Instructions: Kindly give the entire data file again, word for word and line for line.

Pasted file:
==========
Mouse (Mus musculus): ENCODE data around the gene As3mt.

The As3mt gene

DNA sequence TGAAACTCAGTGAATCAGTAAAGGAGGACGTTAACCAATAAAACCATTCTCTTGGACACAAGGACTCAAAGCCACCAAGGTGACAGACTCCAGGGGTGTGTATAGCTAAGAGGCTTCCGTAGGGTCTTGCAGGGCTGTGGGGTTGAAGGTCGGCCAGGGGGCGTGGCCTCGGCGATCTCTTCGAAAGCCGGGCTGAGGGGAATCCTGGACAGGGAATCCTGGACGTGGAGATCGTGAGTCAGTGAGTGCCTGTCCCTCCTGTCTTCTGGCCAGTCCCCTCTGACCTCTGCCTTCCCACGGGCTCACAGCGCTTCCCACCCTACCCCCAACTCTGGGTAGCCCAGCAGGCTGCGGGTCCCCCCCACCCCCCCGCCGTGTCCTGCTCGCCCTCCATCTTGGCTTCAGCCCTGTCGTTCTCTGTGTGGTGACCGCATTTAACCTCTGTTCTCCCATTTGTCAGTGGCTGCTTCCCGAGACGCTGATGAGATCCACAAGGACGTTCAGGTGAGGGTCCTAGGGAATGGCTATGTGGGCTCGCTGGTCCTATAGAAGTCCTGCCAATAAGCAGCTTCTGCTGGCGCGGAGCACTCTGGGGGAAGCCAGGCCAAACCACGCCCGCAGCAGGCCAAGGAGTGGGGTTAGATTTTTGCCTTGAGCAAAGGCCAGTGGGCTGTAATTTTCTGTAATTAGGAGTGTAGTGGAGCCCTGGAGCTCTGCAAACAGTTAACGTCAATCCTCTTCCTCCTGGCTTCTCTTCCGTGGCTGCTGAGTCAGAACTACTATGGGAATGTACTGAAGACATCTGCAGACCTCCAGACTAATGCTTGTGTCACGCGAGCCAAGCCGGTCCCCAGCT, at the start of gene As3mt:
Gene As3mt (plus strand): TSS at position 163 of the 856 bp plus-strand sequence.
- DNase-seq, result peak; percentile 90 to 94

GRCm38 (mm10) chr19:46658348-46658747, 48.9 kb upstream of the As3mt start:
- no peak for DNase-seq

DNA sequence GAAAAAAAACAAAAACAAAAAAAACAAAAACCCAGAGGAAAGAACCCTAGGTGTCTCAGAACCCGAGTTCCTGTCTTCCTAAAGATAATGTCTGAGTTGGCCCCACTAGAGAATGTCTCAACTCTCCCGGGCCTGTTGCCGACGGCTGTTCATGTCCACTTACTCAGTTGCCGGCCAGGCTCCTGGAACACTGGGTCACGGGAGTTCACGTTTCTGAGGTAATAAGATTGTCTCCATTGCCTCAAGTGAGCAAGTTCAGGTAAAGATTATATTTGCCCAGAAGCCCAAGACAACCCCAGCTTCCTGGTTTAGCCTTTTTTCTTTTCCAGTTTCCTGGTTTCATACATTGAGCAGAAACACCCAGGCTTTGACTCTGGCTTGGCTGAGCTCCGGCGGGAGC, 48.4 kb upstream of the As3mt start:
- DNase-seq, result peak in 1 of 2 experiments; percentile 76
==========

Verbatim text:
Mouse (Mus musculus): ENCODE data around the gene As3mt.

The As3mt gene

DNA sequence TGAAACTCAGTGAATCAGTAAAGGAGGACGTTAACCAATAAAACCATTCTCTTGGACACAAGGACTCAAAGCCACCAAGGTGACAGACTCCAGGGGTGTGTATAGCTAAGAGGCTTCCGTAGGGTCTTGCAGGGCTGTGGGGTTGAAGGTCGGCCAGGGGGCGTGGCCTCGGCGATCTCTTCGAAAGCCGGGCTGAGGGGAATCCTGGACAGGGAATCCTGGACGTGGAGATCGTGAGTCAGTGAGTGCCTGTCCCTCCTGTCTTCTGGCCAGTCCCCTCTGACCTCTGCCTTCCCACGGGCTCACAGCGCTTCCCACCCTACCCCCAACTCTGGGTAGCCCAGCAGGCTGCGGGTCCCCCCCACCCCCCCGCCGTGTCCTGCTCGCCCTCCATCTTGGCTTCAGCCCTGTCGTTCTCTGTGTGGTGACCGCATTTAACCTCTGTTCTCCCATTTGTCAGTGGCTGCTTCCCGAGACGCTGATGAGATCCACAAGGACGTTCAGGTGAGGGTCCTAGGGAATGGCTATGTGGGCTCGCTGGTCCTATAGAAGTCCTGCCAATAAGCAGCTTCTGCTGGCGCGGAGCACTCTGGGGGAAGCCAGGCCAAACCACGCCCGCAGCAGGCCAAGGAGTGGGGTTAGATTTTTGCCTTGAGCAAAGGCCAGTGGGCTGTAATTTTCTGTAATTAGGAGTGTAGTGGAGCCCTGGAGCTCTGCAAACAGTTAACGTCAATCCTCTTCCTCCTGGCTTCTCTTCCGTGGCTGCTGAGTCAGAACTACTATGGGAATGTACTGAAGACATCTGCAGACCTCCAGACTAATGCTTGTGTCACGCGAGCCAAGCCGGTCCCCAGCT, at the start of gene As3mt:
Gene As3mt (plus strand): TSS at position 163 of the 856 bp plus-strand sequence.
- DNase-seq, result peak; percentile 90 to 94

GRCm38 (mm10) chr19:46658348-46658747, 48.9 kb upstream of the As3mt start:
- no peak for DNase-seq

DNA sequence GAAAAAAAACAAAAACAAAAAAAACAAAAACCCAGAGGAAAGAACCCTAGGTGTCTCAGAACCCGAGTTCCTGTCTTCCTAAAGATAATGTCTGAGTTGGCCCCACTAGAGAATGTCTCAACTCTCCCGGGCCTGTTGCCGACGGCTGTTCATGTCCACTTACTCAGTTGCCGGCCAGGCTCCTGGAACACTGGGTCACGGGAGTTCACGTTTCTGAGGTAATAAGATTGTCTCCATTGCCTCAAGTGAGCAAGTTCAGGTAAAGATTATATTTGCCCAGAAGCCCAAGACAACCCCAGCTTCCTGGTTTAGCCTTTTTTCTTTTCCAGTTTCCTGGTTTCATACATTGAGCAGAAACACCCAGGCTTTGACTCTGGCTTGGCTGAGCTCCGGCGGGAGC, 48.4 kb upstream of the As3mt start:
- DNase-seq, result peak in 1 of 2 experiments; percentile 76